It is also hinted that Lucy might have in some way, like Harker and Mina, complied with Dracula -all speak of being drawn in by him, yet unlike Mina, whose admission that she ‘did not want to hinder him’ (p.287) is followed immediately by remorse, Lucy describes the experience entirely in sensual, pleasurable terms, with the phallic symbol of the lighthouse and the common sexual metaphors of the deep sea and an earthquake describing what was clearly an overwhelming experience.Unlike Lucy, who as a more affluent and thus indolent Victorian lady has made no effort to improve her mind, Mina has a career and thus economic independence, and devotes her free time to teaching herself new skills. She also shows considerable strength of spirit and thought later in the novel, despite her easy acquiescence to the suggestion that she should stay in bed whilst the men sought out the Count, and her latter role as wife and mother, and thus to some extent conforms to the stereotype of the New Woman as an independent, intellectual career seeker, although she herself scorns the more extreme examples of New Womanhood.Both women, at some point in the novel, suffer from fits of hysteria, yet tellingly, although it was at the time considered exclusively a female condition, many of the men succumb similarly. Harker suffers from a ‘brain fever’, the scientific Seward, unable to comprehend events finds himself Going in my mind from point to point as a mad man, and not a sane one, follows an idea (p.193) and, disappointed in love, resorts to choral in order to sleep.Van Helsing reacts to Lucy’s death by fits of hysterical laughter and later observes that anyone reading about his encounter with the three vampire sisters would have just cause to doubt his sanity, and Holmwood succumbs to mad grief when he reads the account of Lucy’s death.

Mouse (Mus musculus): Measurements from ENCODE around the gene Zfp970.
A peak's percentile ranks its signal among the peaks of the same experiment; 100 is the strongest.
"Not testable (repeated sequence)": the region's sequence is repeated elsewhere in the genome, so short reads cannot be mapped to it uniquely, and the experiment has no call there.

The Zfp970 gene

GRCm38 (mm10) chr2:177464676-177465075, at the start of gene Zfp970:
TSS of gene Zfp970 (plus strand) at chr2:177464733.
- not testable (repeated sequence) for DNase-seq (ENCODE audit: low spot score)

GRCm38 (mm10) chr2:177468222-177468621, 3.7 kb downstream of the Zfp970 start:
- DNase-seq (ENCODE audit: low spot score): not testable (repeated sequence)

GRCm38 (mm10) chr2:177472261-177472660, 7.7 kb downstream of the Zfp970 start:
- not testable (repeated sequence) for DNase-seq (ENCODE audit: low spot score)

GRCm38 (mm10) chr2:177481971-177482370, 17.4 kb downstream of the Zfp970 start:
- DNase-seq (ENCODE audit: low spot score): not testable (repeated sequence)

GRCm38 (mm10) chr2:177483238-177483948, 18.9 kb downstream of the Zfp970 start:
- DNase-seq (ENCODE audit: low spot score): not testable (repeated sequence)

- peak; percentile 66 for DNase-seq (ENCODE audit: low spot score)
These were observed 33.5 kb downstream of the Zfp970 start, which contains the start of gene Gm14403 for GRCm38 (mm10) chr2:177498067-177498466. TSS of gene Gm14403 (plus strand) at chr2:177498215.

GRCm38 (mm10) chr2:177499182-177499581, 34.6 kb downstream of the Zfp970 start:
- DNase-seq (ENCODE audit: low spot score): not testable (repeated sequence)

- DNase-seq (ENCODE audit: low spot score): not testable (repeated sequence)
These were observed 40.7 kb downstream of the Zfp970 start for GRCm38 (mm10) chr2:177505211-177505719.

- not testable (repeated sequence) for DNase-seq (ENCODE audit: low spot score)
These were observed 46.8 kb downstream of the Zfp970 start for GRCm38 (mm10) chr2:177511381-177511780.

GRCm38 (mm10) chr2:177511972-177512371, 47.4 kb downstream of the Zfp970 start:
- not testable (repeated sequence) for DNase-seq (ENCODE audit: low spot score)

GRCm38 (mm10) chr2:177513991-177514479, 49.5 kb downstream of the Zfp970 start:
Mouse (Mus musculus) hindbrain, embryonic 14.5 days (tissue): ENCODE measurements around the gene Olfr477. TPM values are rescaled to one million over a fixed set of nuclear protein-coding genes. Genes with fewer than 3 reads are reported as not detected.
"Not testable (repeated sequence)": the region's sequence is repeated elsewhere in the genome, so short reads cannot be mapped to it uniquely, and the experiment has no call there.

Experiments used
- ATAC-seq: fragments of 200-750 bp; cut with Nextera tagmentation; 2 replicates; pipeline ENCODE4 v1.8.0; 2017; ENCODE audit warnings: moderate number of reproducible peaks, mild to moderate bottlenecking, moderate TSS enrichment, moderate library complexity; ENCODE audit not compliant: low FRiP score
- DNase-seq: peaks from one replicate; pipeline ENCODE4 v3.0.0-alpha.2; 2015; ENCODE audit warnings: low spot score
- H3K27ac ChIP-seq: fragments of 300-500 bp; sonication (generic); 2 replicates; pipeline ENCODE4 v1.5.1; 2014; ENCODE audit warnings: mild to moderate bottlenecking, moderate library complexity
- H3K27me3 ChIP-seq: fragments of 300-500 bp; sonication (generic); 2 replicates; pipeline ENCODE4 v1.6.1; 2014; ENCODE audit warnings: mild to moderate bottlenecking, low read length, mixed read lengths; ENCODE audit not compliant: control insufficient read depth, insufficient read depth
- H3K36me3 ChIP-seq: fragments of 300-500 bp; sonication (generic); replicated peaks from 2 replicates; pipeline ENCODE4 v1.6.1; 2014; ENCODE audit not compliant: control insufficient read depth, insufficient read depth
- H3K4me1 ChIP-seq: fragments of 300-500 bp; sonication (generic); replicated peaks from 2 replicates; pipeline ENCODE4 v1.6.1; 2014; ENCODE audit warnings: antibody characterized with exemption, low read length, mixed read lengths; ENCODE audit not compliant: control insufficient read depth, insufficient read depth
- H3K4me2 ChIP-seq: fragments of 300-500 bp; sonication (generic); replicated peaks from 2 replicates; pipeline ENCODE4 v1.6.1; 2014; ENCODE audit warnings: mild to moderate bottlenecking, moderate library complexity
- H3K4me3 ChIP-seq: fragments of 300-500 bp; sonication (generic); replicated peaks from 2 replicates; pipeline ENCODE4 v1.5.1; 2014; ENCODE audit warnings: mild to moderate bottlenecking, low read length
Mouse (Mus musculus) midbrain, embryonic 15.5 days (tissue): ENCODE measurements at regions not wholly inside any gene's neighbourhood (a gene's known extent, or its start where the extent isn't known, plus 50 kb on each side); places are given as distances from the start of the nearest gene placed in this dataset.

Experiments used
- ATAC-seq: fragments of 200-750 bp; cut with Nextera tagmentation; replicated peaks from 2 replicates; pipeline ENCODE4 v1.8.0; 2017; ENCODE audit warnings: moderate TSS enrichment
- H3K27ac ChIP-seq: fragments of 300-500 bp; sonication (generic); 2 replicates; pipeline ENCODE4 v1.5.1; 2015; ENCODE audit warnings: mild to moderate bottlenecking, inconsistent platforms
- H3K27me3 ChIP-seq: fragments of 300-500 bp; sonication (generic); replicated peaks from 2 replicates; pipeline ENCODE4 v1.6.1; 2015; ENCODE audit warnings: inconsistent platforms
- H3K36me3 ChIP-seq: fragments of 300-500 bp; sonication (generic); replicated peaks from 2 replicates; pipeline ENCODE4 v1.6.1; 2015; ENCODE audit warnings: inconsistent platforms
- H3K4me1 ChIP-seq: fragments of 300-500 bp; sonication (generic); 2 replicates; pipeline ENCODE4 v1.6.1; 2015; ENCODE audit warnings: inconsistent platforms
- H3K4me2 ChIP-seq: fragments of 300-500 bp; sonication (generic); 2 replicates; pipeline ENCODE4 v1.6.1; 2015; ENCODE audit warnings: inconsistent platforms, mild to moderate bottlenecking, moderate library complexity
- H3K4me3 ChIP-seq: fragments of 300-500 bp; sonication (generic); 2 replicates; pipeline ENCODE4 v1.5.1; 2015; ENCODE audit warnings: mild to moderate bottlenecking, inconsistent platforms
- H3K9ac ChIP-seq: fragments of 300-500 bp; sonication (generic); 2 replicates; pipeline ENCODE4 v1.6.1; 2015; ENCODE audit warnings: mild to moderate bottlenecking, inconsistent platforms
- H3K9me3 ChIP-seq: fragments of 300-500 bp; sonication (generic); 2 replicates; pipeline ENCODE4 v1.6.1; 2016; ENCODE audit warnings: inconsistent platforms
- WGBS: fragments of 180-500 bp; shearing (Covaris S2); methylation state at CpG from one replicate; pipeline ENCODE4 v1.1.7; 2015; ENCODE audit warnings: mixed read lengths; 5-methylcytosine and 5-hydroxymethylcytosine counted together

There is no clear dividing line between sanity and madness, with the lunatic Renfield’s occasional rationality only serving to emphasise this, and this was a preoccupation in the late nineteenth century. Pick writes that the novel tacitly questions the possibility of..

.sharp separations, in this like so many medical-psychiatrists of the period convinced that no complete dividing line lay between sanity and insanity but rather a vast and shadowy border-land.Both Renfield and Dracula represent the ease with which high born, well educated men could degenerate into madness. Degeneracy was a major issue at the end of the century; adapted to the social sphere from evolutionary biology and the ideas of constant progression and extinction, it was feared that instead of progressing society was going into decline, and in this decline, it was believed, insanity played an important role, as did the disturbance of traditional gender roles.

Two of the main proponents of such theories, Nordau and Lombroso, are mentioned in Dracula by van Helsing, indicating that Stoker was aware of their work.It is not only as a vampire that the Count is outside the bounds of normality, but also as a degenerate and a foreigner, a symbolic outsider onto which can be projected a range of contemporary anxieties. The novel was published in 1897, the year of the second Colonial Conference and during the period of ‘high imperialism’, and Arata has suggested that in Dracula the process is reversed, with the vampire threatening to colonise England.Dracula’s mission is facilitated by the symptoms of decline in England; as he grows ever stronger and more powerful the Englishmen seem inadequate and weak by comparison, and whilst he has spawned at least the four other vampires featured in the book, and nearly succeeds in converting Mina, it is only at the end of the novel that one of the five men manages to father a child, suggesting that in his own way Dracula is of superior fertility. Even this child, born as it is of the blood of six different men, one of them being Dracula himself, is no real triumph over the vampire and this multiple parentage only emphasises Arata’s notion of substandard fertility.

Although contemporary critics complained that Dracula would have been ‘all the more effective if he had chosen an earlier period’8 it is exactly its up to date detail and the clear rooting of fin de si�cle psychological fears specifically within their late Victorian social context that makes the novel so effective as an expression of contemporary social and psychological dilemmas, and thus so much more than simply a Gothic horror story. Dracula is certainly a novel about fear, but it is far closer to home than its mythical subject matter would suggest.